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What exercise equipment is available for people with CP?

Rikke Damkjær Moen - Physiotherapist and Medical Manager
Rikke Damkjær Moen - Physiotherapist and Medical Manager
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Teenage boy in wheelchair playing basketball with friends

Children, adolescents and adults with Cerebral Palsy (CP) are less physically active than their peers without disability. The more severe the disability, the lower participation in physical activity. Adapted equipment can enhance physical activity, participation and quality of life.

In this article you can read about: 

  • Cerebral palsy and physical activity 
  • What are the physical activity recommendations for people with CP? 
  • What type of adaptive equipment is available for physical activity and leisure activities? 
    • Adapted bikes 
    • Frame running 
    • Dynamic standing  
    • Disability football 
    • Swimming 
    • Boccia 
    • Wheelchair Basketball 

Cerebral palsy and physical activity 

Children, adolescents and adults with CP are less physical active in comparison with people without a disability. Research has also found that level of physical activity is closely related to level of disability. The more severe the level of motor function disability, measured with the Gross Motor Function Classification system (GMFCS), the less physically active the person is. Studies also highlight that people with less severe motor disability participate in more varied forms of physical activity, while people who are more severely affected mainly participate in swimming and horse riding.   

Positive overall health benefits of physical activity are the same for people with or without a disability, so therefore it is important to encourage and make physical activity accessible for people with reduced motor function. 

What are the physical activity recommendations? 

In 2020 the World Health Organization (WHO) published new guidelines on physical activity and sedentary behaviour. These guidelines also included recommendations for people with disabilities. WHO suggests that physical activity can be incorporated into the lives of children, adolescents, and adults with disabilities through recreational and leisure activities (play, games, sports, or planned exercises), physical education, transportation (wheeling, walking, and cycling), or even household chores.  Activities can take place at home, school, work, or within the community. It is important that individuals with disabilities are given equal opportunities and encouragement to engage in physical activities suitable for their age and abilities. These activities should be enjoyable and diverse, offering a range of options to cater to individual preferences.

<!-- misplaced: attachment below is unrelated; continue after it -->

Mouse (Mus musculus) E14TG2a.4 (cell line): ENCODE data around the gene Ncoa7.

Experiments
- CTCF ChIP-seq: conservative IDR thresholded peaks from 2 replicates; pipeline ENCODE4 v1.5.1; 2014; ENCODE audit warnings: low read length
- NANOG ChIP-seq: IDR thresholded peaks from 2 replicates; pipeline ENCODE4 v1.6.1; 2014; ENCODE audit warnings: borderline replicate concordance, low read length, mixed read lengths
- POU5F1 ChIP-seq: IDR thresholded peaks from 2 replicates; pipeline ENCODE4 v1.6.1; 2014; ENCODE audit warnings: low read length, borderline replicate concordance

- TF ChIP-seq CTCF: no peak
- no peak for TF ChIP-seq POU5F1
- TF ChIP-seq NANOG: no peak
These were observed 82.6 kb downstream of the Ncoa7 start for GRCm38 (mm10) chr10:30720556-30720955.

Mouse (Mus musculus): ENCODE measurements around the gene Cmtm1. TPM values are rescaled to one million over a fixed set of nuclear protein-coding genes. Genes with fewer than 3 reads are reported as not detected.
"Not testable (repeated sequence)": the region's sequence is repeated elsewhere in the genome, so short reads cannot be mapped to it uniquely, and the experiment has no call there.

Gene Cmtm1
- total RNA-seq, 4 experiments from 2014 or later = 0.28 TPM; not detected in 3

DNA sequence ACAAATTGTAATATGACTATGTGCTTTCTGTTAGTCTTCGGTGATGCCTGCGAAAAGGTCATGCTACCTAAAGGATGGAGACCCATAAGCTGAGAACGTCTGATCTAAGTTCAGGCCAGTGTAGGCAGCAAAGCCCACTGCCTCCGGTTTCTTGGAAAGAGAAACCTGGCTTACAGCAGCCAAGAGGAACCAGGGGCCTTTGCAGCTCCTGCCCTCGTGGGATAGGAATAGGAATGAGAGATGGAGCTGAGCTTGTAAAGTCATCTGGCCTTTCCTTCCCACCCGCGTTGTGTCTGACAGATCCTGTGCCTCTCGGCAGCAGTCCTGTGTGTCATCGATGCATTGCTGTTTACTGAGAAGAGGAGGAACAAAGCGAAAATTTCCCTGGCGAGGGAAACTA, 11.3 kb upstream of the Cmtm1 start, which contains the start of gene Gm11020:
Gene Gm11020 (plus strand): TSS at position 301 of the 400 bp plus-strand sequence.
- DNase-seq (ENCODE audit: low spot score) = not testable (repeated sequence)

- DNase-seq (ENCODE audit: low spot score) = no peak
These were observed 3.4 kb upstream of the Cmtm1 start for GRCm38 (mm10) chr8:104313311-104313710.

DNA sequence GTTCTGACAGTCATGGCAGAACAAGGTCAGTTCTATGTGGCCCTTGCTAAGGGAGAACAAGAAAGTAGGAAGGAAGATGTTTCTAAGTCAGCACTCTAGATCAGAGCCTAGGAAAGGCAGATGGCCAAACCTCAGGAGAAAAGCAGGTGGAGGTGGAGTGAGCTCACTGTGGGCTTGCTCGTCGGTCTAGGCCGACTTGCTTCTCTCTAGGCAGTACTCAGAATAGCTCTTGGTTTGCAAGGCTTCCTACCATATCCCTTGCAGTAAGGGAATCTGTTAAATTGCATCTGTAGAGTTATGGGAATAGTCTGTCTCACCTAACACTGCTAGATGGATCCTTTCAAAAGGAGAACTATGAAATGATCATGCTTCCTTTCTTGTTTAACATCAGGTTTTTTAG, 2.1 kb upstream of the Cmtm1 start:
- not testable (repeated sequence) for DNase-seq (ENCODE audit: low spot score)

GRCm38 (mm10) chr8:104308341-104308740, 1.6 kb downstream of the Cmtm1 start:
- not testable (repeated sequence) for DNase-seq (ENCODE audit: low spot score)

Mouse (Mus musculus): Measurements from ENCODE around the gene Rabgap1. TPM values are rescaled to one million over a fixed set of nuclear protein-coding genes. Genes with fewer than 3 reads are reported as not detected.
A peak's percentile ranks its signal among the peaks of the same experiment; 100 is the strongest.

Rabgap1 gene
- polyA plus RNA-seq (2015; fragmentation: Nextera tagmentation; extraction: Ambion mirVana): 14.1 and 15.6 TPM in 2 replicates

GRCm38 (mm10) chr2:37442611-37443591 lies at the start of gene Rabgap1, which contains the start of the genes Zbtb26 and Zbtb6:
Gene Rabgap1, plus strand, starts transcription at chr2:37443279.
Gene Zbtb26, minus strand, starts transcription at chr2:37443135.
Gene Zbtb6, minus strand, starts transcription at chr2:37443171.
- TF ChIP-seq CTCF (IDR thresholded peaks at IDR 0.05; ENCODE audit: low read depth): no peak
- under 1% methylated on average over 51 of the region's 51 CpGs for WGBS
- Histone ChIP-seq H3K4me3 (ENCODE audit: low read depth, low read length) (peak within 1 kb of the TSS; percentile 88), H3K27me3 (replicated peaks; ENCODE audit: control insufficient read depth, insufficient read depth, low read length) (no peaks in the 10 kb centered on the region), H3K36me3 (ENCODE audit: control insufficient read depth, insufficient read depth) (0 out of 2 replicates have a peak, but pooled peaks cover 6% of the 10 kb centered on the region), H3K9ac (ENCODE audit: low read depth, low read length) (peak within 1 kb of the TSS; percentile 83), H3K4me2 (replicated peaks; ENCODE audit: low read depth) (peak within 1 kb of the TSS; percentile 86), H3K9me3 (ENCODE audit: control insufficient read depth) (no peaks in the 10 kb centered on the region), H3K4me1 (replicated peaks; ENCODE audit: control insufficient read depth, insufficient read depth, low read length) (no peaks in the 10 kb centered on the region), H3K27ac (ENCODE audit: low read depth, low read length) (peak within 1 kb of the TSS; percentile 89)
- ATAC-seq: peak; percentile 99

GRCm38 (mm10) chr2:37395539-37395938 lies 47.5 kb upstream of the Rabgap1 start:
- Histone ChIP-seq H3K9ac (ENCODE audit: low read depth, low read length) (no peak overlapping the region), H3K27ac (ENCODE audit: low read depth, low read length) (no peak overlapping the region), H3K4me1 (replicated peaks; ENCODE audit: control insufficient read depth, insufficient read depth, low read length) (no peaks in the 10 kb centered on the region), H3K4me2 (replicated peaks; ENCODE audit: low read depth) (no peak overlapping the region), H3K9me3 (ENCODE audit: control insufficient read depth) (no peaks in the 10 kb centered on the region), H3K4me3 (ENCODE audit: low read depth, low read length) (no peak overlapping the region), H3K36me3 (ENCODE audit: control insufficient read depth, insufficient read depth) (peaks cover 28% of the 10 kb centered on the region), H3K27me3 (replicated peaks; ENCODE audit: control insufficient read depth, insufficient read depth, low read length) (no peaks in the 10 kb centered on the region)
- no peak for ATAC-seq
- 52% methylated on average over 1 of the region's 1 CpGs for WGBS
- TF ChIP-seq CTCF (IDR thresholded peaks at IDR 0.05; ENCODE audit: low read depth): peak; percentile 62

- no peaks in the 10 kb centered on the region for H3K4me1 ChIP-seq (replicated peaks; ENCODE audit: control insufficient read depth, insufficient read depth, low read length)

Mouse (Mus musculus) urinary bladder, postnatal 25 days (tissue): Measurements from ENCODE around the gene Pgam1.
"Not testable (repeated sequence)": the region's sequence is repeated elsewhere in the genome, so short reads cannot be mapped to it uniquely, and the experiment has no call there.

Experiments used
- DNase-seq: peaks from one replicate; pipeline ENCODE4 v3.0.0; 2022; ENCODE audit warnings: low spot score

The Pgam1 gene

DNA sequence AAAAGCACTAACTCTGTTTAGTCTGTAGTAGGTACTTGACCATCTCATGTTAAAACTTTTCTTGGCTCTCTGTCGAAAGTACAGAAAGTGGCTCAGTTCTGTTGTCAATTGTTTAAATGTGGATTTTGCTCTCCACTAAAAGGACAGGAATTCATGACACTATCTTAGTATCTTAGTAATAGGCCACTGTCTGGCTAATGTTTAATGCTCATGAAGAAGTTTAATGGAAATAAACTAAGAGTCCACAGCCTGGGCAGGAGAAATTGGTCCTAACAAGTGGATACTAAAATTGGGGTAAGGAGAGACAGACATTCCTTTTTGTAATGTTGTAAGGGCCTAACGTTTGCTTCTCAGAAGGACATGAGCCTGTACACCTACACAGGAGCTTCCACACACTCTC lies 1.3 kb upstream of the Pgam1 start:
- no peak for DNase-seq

The recommendations are divided into two age groups:  

Aged 5-17 years 

It is recommended that children and adolescents should do at least 60 minutes per day of moderate to vigorous intensity activity. This activity should mainly contain aerobic physical activity.  

In addition, at least 3 days a week, vigorous intensity aerobic activities should be done, as well as those that strengthen muscles and bone.  

The recommendations also emphasise the importance of reducing sedentary behaviour by sitting less and moving more! Doing some physical activity is better than doing none.   


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Aged 18 years and older  

It is recommended that people aged 18 years and older should do at least 150-300 minutes of moderate-intensity aerobic physical activity weekly OR 75-150 minutes with vigorous-intensity aerobic physical activity weekly.  

In addition, muscle strengthening activities at a moderate to vigorous intensity should be done at least twice a week.

It is generally recommended to reduce sedentary time by replacing it with physical activity of any intensity and remember that doing some physical activity is better than doing none.  


ENG_Image_Physical activity recommendations_Adult


It is generally recommended to reduce sedentary time by replacing it with physical activity of any intensity and remember that doing some physical activity is better than doing none. 

What type of adaptive equipment is available for physical activity and leisure activities? 

There are several types of adaptive equipment available for people with disabilities to facilitate physical activity. Nevertheless, what is accessible and reimbursed in your country may vary. 

Below follows a list of suitable activities and equipment. The list is not exhaustive, but may inspire you to look further into what fits you or your child. 

Adapted bikes 

There are several types of bikes available specially designed for people with disabilities. Riding a bike is an excellent activity and it can be used both as a leisure activity, but also as transportation. Many bikes for people with disabilities have three wheels. This to make the bike more stable and enable independency. Here are some variations you often need to decide on: 

  • Pedalling 
  • Handcycling 
  • Tandem  
  • Upright on a saddle 
  • Semi-recumbent on a supported seat 
  • Gears 
  • Braking system